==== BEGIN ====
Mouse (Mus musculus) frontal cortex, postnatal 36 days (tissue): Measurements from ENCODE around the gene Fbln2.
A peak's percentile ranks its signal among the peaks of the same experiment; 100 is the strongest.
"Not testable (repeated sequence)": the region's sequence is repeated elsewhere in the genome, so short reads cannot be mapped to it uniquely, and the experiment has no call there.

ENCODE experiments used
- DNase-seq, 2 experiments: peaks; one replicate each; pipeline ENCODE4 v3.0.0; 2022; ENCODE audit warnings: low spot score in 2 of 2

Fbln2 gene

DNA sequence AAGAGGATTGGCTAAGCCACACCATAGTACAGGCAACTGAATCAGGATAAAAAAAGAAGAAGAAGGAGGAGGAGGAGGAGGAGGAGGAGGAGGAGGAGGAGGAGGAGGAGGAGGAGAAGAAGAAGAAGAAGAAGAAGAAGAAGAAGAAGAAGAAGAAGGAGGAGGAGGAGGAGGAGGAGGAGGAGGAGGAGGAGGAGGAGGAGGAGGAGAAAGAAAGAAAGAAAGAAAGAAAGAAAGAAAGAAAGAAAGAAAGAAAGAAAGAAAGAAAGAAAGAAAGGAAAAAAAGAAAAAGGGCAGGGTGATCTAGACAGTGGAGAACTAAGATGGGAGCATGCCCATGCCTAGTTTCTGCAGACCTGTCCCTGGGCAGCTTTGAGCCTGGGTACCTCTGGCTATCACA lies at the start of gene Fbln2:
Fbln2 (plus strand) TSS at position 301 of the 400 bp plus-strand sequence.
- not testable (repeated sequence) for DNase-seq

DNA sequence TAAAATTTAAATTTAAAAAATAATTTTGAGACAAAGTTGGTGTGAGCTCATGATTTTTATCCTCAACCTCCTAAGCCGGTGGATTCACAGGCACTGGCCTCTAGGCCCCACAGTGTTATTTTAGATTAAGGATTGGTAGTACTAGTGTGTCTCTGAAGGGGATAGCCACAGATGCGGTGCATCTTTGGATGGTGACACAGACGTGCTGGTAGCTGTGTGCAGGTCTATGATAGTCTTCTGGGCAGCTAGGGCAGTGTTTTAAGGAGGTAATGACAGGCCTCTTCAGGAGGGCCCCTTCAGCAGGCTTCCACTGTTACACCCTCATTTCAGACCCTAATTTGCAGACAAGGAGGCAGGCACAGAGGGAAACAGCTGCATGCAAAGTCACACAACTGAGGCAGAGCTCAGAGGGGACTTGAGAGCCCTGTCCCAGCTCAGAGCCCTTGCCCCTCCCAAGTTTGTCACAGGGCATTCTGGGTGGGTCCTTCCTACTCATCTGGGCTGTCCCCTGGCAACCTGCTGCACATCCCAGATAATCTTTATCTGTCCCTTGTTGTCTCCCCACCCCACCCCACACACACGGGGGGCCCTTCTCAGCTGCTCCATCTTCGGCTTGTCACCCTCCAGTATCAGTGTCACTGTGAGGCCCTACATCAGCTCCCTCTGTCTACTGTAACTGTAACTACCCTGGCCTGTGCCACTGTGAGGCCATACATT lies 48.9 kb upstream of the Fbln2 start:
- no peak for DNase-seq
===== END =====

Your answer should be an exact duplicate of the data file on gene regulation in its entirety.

Mouse (Mus musculus) frontal cortex, postnatal 36 days (tissue): Measurements from ENCODE around the gene Fbln2.
A peak's percentile ranks its signal among the peaks of the same experiment; 100 is the strongest.
"Not testable (repeated sequence)": the region's sequence is repeated elsewhere in the genome, so short reads cannot be mapped to it uniquely, and the experiment has no call there.

ENCODE experiments used
- DNase-seq, 2 experiments: peaks; one replicate each; pipeline ENCODE4 v3.0.0; 2022; ENCODE audit warnings: low spot score in 2 of 2

Fbln2 gene

DNA sequence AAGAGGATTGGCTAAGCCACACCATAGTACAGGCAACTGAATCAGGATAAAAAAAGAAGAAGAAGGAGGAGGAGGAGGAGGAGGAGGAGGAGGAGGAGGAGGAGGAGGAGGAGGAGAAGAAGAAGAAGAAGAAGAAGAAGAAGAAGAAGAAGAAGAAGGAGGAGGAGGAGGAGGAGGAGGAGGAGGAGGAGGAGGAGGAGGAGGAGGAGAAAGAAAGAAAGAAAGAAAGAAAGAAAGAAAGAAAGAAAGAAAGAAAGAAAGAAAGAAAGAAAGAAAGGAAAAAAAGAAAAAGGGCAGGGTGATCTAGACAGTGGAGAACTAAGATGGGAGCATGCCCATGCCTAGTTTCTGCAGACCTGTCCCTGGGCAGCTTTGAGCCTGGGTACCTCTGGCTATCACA lies at the start of gene Fbln2:
Fbln2 (plus strand) TSS at position 301 of the 400 bp plus-strand sequence.
- not testable (repeated sequence) for DNase-seq

DNA sequence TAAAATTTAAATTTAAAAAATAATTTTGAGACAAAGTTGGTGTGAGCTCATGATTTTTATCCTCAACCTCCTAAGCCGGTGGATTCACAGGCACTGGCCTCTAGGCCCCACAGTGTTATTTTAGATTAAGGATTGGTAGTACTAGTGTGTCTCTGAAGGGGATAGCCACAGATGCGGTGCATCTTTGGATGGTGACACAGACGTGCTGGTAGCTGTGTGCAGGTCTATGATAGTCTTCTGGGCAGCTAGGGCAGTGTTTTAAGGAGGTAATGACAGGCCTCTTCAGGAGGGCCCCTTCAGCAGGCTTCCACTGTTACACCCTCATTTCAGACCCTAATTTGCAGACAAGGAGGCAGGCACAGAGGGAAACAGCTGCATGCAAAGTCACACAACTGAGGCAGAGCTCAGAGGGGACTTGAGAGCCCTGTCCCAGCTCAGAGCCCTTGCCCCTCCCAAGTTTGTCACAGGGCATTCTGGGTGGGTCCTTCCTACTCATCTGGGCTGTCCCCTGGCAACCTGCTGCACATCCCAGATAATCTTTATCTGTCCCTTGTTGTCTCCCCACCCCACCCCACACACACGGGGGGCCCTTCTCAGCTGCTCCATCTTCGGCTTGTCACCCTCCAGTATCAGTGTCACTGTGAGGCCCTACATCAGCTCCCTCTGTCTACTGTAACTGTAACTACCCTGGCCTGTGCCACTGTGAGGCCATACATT lies 48.9 kb upstream of the Fbln2 start:
- no peak for DNase-seq